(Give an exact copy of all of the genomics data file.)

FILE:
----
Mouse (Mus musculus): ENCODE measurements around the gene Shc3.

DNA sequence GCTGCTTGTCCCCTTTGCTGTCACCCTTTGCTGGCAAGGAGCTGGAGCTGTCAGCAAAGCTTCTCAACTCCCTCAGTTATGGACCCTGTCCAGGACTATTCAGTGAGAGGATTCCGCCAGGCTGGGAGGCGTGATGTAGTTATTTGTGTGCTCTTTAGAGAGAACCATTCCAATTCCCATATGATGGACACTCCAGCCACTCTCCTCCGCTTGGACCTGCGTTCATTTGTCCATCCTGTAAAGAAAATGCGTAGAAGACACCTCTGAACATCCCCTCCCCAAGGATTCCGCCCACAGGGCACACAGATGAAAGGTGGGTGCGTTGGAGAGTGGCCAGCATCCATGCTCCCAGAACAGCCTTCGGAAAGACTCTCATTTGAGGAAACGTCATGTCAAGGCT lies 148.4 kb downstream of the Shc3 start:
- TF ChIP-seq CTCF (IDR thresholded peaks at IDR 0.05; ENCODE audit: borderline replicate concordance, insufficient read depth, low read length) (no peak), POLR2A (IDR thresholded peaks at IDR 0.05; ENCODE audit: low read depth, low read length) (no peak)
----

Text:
Mouse (Mus musculus): ENCODE measurements around the gene Shc3.

DNA sequence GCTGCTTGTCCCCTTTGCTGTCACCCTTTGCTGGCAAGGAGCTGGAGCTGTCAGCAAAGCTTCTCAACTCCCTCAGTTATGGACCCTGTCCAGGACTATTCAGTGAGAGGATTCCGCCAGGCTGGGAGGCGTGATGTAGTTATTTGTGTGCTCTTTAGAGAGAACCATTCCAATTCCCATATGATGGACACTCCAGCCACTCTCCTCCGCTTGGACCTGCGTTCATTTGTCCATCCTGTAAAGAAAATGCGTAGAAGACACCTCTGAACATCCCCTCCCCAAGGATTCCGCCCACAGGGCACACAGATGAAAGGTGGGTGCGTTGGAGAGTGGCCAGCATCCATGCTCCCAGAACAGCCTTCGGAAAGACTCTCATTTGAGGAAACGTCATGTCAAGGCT lies 148.4 kb downstream of the Shc3 start:
- TF ChIP-seq CTCF (IDR thresholded peaks at IDR 0.05; ENCODE audit: borderline replicate concordance, insufficient read depth, low read length) (no peak), POLR2A (IDR thresholded peaks at IDR 0.05; ENCODE audit: low read depth, low read length) (no peak)